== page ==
6. Place your desired amount of cucumber slices on each sandwich and top with the other the matching bread cut out.

Recipe from Cherished Bliss

Ham and cheese crescents

crescents

Six Sisters' Stuff

This is the perfect recipe for a busy lunch. It only has three ingredients, and is so yummy!

Ingredients:

  • 1 (8-ounce) can refrigerated crescent roll dough
  • 16 deli ham slices (you can use carved ham leftovers)
  • 8 slices cheddar cheese

Instructions:

  1. Preheat oven to 350 degrees F.
  2. Separate dough into 8 equal pieces (they usually separate into triangles).
  3. Place 2 slices of ham and 1 slice of cheese (folded in half) on the larger end of the triangle.
  4. Roll the crescent up with the ham and cheese inside, and place it tip side down on a baking sheet (you can use a baking mat, or line it with aluminum foil for easy clean-up, too).
  5. Bake for 15 minutes, until tops are golden brown.
  6. Serve warm.

Recipe from Six Sisters' Stuff

Bunny veggie dip

bunny_dip

The Nesting Corral

Eating veggies has never been so fun… or cute!

Ingredients:

  • Bread loaf

Dip:

  • 1 package (10 ounces) frozen chopped spinach, thawed and squeezed dry
  • 1 container (16 ounces) sour cream
  • 1 cup mayonnaise
  • 1 package Knorr Vegetable recipe mix
  • 1 can (8 ounces) water chestnuts, drained and chopped

Veggies for dipping:

  • carrots
  • cucumbers
  • cherry tomatoes
  • celery sticks
  • bell peppers
  • broccoli
  • cauliflower

Decorations:

  • olives

Instructions:

1. Combine all ingredients and chill for about 2 hours.

2. Carefully cut out a circle from the top of the bread loaf for the bunny's head. Then, cut the opening bigger so that dipping was accessible.

3. Using your hands, hollow out the rest of the shepherd loaf so that it can hold the spinach dip. Save the chunks of bread that you pull out for chowing down on with your dip.

4. Cut the two ends off of a baguette and situated them as the bunny's ears.

5. For the face, used black olives cut in half as the eyes, and quarter a half of a black olive to make the nose.

6. Make the whiskers from thin strips of celery, and the mouth is a cross section piece of celery. Put a little dip on the back of each of the facial features to keep it adhered to the bread.

7. Pour the dip into the bread bowl, arrange the veggies, and serve.

Recipe from Nesting Coral

English muffin bunny pizza

english_muffin

Kid Friendly Things to Do

These little bunny pizzas are perfect for serving your kids while the grown-ups eat their fancier dinner (though we totally get it if the grown-ups decide they just want to eat these, too).

Ingredients:

  • English muffins
  • Pizza sauce (jarred is great)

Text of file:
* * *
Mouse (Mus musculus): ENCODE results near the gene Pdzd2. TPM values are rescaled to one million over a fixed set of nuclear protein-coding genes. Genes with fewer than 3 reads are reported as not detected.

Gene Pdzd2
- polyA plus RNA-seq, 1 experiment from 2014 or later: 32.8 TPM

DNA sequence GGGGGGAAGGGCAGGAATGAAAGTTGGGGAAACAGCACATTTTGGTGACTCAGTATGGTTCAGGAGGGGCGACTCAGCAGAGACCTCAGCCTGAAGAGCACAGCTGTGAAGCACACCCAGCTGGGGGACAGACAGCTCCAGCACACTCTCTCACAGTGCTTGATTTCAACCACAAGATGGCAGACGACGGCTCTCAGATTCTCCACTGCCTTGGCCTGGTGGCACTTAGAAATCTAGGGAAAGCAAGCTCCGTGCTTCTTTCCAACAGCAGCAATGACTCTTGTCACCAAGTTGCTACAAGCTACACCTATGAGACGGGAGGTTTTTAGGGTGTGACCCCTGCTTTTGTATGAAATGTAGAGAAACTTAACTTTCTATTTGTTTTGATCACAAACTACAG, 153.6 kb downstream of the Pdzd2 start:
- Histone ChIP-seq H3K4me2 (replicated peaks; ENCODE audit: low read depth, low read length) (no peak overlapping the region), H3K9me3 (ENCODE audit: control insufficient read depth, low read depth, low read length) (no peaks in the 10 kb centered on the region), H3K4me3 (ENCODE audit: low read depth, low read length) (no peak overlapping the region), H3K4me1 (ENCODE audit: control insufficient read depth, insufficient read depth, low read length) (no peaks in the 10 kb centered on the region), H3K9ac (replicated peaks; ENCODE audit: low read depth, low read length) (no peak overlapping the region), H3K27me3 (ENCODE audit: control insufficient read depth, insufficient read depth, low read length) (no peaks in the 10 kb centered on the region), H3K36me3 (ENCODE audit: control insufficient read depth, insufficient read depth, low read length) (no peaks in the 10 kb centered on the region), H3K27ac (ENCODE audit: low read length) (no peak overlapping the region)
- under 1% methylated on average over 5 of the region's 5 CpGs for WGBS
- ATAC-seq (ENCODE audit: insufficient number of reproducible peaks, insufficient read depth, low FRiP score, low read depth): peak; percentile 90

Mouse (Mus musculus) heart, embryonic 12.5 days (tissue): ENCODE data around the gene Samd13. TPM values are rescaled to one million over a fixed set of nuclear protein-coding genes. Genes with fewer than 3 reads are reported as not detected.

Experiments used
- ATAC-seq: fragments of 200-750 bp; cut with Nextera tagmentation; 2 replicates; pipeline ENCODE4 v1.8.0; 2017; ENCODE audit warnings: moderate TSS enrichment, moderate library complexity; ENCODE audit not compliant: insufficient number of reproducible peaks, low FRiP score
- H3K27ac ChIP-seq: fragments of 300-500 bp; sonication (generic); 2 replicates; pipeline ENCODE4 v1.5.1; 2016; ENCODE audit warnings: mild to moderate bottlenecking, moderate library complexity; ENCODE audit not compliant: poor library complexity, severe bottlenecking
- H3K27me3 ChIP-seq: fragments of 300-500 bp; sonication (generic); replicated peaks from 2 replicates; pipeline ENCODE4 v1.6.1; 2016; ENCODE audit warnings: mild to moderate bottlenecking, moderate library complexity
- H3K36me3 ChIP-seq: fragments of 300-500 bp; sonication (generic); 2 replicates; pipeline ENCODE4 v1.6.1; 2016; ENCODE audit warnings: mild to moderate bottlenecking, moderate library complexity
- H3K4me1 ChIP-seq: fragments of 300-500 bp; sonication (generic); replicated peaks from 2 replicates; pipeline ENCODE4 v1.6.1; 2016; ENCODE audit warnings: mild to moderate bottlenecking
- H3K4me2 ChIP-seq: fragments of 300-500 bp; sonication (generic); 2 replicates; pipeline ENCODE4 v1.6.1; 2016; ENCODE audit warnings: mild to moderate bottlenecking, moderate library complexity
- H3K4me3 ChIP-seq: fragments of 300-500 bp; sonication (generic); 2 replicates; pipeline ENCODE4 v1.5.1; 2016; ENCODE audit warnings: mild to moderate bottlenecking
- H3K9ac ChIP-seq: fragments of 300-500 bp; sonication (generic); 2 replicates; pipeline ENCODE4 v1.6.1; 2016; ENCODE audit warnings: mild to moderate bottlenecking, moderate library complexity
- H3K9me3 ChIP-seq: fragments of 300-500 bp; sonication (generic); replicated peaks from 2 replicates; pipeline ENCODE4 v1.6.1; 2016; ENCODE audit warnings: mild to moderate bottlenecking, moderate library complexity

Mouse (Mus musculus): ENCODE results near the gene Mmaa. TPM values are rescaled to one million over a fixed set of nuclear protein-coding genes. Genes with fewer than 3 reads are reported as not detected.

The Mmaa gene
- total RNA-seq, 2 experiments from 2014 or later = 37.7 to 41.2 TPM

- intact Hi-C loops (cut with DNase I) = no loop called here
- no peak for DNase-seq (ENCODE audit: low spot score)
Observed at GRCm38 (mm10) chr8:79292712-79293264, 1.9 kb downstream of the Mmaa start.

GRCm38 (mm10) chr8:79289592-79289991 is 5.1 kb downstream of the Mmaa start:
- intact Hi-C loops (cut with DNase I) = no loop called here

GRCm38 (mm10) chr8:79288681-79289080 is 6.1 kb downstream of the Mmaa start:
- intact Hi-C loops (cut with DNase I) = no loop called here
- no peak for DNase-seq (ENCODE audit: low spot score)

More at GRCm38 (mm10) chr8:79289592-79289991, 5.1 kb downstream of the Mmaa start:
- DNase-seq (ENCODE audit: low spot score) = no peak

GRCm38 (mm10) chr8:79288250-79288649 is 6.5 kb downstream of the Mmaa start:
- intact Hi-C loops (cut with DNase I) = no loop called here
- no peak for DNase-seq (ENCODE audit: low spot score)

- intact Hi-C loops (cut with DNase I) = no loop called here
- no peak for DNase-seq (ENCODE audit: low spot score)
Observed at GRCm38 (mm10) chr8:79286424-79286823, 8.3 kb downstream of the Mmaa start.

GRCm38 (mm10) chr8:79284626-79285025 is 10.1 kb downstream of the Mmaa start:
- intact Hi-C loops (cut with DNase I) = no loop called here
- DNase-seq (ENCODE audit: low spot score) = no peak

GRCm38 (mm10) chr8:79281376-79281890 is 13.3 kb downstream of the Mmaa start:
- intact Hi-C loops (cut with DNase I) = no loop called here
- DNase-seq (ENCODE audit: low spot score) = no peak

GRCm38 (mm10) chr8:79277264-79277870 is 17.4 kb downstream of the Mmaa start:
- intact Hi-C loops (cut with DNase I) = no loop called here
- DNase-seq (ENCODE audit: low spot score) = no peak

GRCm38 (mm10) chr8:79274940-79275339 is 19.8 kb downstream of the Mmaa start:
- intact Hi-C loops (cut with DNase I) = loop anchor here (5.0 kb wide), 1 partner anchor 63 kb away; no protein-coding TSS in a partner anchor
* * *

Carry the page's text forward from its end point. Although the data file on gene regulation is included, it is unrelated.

• 1/4 cup mozzarella shredded cheese
  • 2 black olive pearls, sliced olives
  • 1 piece of sliced pepperoni
  • 1 stick of mozzarella string cheese
  • 1 breadstick

Instructions:

  • Spread some pizza sauce onto the English muffin (a few tbsp should be enough).
  • Sprinkle the shredded cheese over the sauce.
  • Add 2 sliced olives for eyes.
  • Cut the piece of pepperoni into 1/4 pieces and position a piece for the nose.
  • Bake the breadstick according to the package directions.
  • Bake the pizza at 425 degrees F for about 10 minutes or until the cheese has melted and is turning a little golden on the ends.
  • When the breadstick and pizza are done, slice the breadstick in half.
  • Grab a plate and place the pizza in the middle, add the halved breadsticks for your bunny ears.
  • Pull some pieces of mozzarella off of the string cheese to make whiskers and serve

Recipe from Kid Friendly Things To Do

Instant Pot leg of lamb

leg_lamb

Simply Happy Foodie

Is there anything the Instant Pot can't do? The answer is a definitive no—including the fact that it can make your Easter dinner a complete (and easy) win.

Ingredients:

  • 5 cloves garlic, divided
  • 4 lbs boneless leg of lamb (or bone-in)
  • 3 tsp Kosher salt, divided
  • 1 tsp pepper
  • 1 tbsp olive oil
  • 1 onion, chopped
  • 1/2 cup red wine
  • 3 sprigs fresh thyme
  • 2 sprigs fresh rosemary
  • 1 cup chicken broth, low sodium
  • 2 tsp red wine vinegar

(Optional) to thicken, mix together:

  • 1 tbsp cornstarch
  • 2 tbsp cold water

Instructions:

  1. Slice 4 of the garlic cloves lengthwise. Pierce the lamb in several places and push the garlic slivers into the cuts. Then sprinkle 2 of the tsp of salt and the pepper over the entire roast.
  2. If the roast is coming apart from the bone being removed, tie it together with butcher's string.
  3. Turn on the pot's sauté setting. Wait for it to get hot, then add the olive oil. Place the lamb roast in the pot and let it brown for several minutes. Then turn it over and brown the other side. Remove it to a plate.
  4. Add the onion and cook for a few minutes, scraping the bottom of the pot, using a wooden spoon.